A remote controlled car bomb detonated near a NATO base in Kandahar city Wednesday, destroying dozens of motorcycles and 11 cars, a provincial government spokesman said. There were no report of injuries.
It’s being billed as the biggest military offensive of this eight and a half year war and it could be just weeks away.
The U.S. military is beefing up its troop numbers in and around the city of Kandahar, the spiritual heartland of the Taliban. At the same time the Taliban is moving into the heart of the city. No one knows how many fighters have blended into the crowds in this southern Afghan city but violence has definitely increased in recent weeks.
KANDAHAR, Afghanistan — It takes guts to be a policeman in Kandahar. You're a prime target for the Taliban, the local population has little trust in you and until recently you were ill-trained and ill-equipped.
All of the above may have changed only slightly but police commanders say things are at least moving in the right direction.
Mohammad Shafiq Afzali is police commissioner in charge of six provinces. Little surprise, he rarely finds time to leave Kandahar. He acknowledges the support of the locals is lacking but insists it's changing as the image of the police is improving.
"Before police were getting $40 to $50 a month, now they're getting around $250. When anyone's financial problems are solved they no longer want to do dishonest things," he says. FULL POST
WASHINGTON - Brushing recent public spats aside, the Obama administration welcomed Hamid Karzai to Washington Tuesday, opening a round of partnership talks with the Afghan president.
At a breakfast meeting, U.S. Secretary of State Hillary Clinton welcomed Karzai for several days of partnership talks. Later Tuesday, Clinton is expected to hold closed-door bilateral talks with Karzai. President Barack Obama will host his Afghan counterpart at the White House on Wednesday. FULL POST
Washington (CNN) - The House Armed Services Committee on Wednesday took stock of the Obama administration's new counterinsurgency strategy in Afghanistan, and examined whether more troops could be deployed if conditions warrant.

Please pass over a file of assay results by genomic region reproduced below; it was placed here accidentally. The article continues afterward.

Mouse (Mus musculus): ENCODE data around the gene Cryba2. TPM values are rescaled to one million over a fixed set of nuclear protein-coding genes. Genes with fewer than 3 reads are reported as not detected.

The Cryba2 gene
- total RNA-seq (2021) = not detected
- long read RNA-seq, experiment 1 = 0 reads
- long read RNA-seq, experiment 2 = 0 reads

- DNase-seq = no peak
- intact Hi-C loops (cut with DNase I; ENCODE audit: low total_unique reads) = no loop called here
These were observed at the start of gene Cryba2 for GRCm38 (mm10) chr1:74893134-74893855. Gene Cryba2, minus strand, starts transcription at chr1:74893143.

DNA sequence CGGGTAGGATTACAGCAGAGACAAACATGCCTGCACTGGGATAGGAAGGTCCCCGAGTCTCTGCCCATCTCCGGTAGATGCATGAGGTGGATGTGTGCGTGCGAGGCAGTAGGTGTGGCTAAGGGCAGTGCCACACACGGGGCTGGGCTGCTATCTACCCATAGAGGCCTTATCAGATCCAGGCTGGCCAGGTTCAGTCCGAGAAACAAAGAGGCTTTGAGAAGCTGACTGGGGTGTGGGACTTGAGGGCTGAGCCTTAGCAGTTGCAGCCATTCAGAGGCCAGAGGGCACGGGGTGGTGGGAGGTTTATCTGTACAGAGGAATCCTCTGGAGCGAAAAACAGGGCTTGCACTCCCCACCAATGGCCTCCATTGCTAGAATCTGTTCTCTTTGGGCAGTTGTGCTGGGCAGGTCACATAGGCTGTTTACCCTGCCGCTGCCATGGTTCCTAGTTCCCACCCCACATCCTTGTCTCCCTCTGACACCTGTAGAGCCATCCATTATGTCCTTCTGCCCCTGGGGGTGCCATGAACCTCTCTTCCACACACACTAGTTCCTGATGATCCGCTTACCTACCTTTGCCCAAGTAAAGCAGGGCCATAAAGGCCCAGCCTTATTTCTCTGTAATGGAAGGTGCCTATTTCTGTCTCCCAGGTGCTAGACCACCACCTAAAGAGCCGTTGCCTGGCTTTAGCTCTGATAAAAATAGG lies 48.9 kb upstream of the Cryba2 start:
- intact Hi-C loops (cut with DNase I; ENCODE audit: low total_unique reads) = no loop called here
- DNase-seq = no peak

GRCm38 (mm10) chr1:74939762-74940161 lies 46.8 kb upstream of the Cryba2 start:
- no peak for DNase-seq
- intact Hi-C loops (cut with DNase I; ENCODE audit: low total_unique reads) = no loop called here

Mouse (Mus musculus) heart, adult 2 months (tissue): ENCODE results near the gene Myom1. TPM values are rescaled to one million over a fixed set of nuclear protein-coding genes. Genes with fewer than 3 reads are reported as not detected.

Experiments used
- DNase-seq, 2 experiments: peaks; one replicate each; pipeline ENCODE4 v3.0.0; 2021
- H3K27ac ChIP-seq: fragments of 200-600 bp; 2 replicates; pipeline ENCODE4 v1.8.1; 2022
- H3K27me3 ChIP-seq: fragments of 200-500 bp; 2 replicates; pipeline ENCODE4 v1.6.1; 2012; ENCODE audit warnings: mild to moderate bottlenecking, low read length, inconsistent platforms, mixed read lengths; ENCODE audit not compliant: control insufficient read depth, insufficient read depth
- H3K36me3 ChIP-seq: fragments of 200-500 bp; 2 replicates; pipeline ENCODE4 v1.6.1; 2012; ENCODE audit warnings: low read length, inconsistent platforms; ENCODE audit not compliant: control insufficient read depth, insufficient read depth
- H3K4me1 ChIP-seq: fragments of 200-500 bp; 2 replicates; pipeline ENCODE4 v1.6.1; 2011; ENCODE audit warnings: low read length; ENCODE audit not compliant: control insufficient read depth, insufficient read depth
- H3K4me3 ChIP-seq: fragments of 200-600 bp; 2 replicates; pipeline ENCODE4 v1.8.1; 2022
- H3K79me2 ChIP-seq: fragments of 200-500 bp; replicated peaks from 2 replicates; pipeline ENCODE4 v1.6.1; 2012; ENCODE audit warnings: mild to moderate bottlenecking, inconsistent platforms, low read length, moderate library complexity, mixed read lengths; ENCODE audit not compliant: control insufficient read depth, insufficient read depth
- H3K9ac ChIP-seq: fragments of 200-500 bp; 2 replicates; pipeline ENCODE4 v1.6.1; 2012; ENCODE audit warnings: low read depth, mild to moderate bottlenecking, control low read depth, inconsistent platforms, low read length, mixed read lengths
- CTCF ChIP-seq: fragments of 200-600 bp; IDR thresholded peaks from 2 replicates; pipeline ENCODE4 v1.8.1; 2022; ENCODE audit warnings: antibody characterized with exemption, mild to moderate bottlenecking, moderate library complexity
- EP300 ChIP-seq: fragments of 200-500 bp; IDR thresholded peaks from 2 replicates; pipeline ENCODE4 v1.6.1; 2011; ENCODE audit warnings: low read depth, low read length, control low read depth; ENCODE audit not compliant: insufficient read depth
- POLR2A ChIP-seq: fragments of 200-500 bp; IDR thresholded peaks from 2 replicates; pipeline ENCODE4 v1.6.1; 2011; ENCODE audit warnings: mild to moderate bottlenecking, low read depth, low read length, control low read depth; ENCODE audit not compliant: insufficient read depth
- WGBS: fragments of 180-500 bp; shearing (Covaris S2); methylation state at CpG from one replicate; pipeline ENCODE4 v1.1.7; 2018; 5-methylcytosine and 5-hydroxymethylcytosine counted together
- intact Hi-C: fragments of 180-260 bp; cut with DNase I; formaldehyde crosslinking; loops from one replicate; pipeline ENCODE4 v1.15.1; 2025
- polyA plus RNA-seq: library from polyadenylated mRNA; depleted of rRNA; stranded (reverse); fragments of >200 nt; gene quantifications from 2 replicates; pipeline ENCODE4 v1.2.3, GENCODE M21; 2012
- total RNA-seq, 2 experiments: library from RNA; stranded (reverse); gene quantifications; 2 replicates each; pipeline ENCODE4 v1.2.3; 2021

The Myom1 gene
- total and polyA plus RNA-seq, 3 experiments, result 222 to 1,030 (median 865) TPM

The Obama administration has added about 30,000 troops in Afghanistan since December, bringing to about 100,000 the U.S. force there. Some 40,000 NATO troops also are deployed in the conflict.
Lt. Gen. John Paxton, director of strategic plans and policy for the Joint Chiefs of Staff, was asked whether Gen. Stanley McCrystal, who is heading up operations in Afghanistan, has so far requested additional troops. FULL POST
U.N. and Afghan officials on Sunday reached an agreement that would keep the world body's national and international staff in Kandahar, said Zaimai Ayoubi, a spokesman for the province's governor.
The deal comes a week after the United Nations announced it was pulling 200 of its staff out of the Kandahar area because of the security situation. FULL POST
KANDAHAR, Afghanistan — There are "press clubs" the world over, from Hong Kong to Sydney, New York to New Delhi — places where journalists can gather, network, maybe grab a drink.
Some are small and convivial, others large and even ostentatious.
But I can’t think of any with armed guards on the roof, and surrounded by concrete blast walls.
Welcome to the Kandahar Press Club.
Afghanistan is a nation full of risky professions, and being a local reporter is right up there near the top of the list. FULL POST
(Updated at 7:13 p.m.) At least four people were killed and 30 others were injured in the attack, according to Zalmai Ayoubi, the Kandahar governor's spokesman.
(Posted at 1:49 p.m.) KABUL, Afghanistan - At least 10 men were injured Tuesday when attackers targeted a private security company near the Kandahar Airfield, according to Zalmai Ayoubi, the Kandahar governor's spokesman.
Ayoubi said a car bomb detonated at the gate of the security compound and then Taliban militants infiltrated. Another blast then occurred inside the camp and a firefight ensued, he added.
It is not clear whether the blast was caused by a suicide attack, but an ambulance driver said the attackers were wearing suicide vests.
Afghan and NATO-led soldiers have secured the area, Ayoubi said.
KABUL, Afghanistan — The head of Kandahar's provincial council slammed the U.N. decision to pull its local staff out of the southern Afghan region and is hoping the move will be reconsidered.
Ahmad Wali Karzai told reporters Tuesday the decision wasn't "necessary" since the situation in Kandahar province and the city of the same name is "not that bad."
"Everyone knows that people are going about their business and the kids are going to school," he said. "Pulling U.N. staff out of Kandahar will have negative effect on the morale of people in Kandahar and on humanitarian work here and in the area." FULL POST
In Kandahar, where large-scale NATO military operations are expected this summer, some residents say the Taliban is their only option – the Afghan government and justice system are so corrupt they have nowhere else to turn to resolve complaints and get services. Even as they realize living under the thumb of the Taliban is miserable, some Kandahar residents say they would rather live under that than the misery of another military operation. And after previous experiences, they don't expect U.S. forces to stay the course.
Read some of the voices in Kandahar:
Hajji Abdul Ghaffar
Hajji Abdul Ghaffar is a 55-year-old businessman from Kandahar.
"When the Taliban are in our area, it is not easy to live under their conditions. People must know they are not helping us, instead they are disturbing us, it is not something good that we like," says Ghaffar. "They call on us to go to the mosque, and they tell us, don't travel on a certain road, because they have put IEDs there, and then claim 'We declared it to you; if you go you will be responsible for your own death.'" FULL POST